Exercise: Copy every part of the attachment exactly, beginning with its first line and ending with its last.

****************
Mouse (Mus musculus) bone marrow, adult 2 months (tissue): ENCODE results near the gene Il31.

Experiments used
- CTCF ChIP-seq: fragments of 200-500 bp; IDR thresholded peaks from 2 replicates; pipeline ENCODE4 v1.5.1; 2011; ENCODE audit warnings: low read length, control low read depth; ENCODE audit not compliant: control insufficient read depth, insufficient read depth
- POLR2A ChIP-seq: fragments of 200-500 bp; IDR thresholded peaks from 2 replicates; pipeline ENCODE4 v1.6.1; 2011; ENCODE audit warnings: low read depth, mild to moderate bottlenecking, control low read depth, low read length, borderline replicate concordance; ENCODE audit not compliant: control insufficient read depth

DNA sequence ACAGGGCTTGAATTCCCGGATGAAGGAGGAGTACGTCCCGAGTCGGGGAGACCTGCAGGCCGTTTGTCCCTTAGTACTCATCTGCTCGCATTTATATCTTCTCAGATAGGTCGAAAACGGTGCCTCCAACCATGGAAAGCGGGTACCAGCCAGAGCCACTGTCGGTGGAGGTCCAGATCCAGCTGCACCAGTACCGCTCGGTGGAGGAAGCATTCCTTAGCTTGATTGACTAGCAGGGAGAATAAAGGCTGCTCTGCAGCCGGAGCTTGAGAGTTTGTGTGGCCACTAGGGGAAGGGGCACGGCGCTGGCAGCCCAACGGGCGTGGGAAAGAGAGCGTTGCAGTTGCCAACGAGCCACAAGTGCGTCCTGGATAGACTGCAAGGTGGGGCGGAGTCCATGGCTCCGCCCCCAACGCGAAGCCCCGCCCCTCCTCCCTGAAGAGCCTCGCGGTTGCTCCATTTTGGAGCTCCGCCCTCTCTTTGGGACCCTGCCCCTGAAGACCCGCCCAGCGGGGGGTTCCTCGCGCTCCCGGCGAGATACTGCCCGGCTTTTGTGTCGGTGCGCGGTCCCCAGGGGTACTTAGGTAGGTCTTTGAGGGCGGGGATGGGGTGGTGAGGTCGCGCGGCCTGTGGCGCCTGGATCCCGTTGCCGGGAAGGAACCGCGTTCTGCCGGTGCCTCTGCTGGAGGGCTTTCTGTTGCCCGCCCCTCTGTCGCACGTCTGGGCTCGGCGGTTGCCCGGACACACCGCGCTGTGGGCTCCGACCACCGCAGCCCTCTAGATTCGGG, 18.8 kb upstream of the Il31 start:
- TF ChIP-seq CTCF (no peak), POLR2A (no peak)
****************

Mouse (Mus musculus) bone marrow, adult 2 months (tissue): ENCODE results near the gene Il31.

Experiments used
- CTCF ChIP-seq: fragments of 200-500 bp; IDR thresholded peaks from 2 replicates; pipeline ENCODE4 v1.5.1; 2011; ENCODE audit warnings: low read length, control low read depth; ENCODE audit not compliant: control insufficient read depth, insufficient read depth
- POLR2A ChIP-seq: fragments of 200-500 bp; IDR thresholded peaks from 2 replicates; pipeline ENCODE4 v1.6.1; 2011; ENCODE audit warnings: low read depth, mild to moderate bottlenecking, control low read depth, low read length, borderline replicate concordance; ENCODE audit not compliant: control insufficient read depth

DNA sequence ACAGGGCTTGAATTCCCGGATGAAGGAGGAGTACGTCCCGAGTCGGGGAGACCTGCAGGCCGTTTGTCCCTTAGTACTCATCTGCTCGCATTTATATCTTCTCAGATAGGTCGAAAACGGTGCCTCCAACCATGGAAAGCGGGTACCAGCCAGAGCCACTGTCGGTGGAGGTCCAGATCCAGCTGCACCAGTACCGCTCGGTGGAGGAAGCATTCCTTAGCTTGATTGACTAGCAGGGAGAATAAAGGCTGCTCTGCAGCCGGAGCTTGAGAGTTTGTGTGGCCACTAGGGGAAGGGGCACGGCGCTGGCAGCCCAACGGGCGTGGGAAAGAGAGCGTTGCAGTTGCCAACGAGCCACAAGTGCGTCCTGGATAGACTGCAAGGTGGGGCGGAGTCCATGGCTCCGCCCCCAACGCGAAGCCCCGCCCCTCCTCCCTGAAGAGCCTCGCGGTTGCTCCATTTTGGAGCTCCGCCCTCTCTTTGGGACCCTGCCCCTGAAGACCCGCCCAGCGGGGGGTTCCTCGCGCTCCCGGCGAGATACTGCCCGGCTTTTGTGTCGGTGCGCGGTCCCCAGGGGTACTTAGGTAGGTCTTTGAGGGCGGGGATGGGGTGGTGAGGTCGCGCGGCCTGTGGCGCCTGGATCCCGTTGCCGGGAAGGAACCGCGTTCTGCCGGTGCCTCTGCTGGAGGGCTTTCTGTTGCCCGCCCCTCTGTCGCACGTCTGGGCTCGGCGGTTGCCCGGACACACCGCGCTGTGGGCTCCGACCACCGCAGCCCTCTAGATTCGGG, 18.8 kb upstream of the Il31 start:
- TF ChIP-seq CTCF (no peak), POLR2A (no peak)